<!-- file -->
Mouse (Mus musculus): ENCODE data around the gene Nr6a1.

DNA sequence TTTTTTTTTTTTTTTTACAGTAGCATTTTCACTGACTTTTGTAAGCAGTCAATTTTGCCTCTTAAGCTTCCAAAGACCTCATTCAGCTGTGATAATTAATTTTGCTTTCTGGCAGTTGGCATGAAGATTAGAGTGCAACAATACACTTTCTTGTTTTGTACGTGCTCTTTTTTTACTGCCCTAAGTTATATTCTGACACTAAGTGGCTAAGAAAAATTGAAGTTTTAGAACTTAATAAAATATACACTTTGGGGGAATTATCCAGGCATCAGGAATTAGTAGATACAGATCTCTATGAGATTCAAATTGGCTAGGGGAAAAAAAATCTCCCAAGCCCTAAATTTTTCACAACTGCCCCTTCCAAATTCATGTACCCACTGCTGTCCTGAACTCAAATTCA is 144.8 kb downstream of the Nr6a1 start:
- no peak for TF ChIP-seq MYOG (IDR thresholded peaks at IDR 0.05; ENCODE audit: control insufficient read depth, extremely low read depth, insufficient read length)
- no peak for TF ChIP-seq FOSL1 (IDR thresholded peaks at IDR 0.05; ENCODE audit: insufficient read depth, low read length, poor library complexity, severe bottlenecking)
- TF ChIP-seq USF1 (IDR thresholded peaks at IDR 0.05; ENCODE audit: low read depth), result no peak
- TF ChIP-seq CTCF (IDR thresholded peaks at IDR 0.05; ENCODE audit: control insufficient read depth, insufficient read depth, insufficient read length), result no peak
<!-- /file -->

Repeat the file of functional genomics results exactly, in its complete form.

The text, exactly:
Mouse (Mus musculus): ENCODE data around the gene Nr6a1.

DNA sequence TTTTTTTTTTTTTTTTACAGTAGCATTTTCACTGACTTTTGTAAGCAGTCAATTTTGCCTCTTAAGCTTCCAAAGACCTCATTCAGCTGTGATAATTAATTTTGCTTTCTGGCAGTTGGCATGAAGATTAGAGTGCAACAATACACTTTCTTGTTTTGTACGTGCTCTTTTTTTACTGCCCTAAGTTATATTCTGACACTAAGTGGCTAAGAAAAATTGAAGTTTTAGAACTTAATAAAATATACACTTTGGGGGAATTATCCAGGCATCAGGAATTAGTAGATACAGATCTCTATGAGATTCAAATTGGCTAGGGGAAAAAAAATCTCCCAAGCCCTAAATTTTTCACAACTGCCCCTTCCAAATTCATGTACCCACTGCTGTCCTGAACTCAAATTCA is 144.8 kb downstream of the Nr6a1 start:
- no peak for TF ChIP-seq MYOG (IDR thresholded peaks at IDR 0.05; ENCODE audit: control insufficient read depth, extremely low read depth, insufficient read length)
- no peak for TF ChIP-seq FOSL1 (IDR thresholded peaks at IDR 0.05; ENCODE audit: insufficient read depth, low read length, poor library complexity, severe bottlenecking)
- TF ChIP-seq USF1 (IDR thresholded peaks at IDR 0.05; ENCODE audit: low read depth), result no peak
- TF ChIP-seq CTCF (IDR thresholded peaks at IDR 0.05; ENCODE audit: control insufficient read depth, insufficient read depth, insufficient read length), result no peak